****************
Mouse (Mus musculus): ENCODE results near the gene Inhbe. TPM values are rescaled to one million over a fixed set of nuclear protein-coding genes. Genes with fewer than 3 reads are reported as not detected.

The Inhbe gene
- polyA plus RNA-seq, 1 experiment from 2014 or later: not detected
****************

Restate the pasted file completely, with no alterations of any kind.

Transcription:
Mouse (Mus musculus): ENCODE results near the gene Inhbe. TPM values are rescaled to one million over a fixed set of nuclear protein-coding genes. Genes with fewer than 3 reads are reported as not detected.

The Inhbe gene
- polyA plus RNA-seq, 1 experiment from 2014 or later: not detected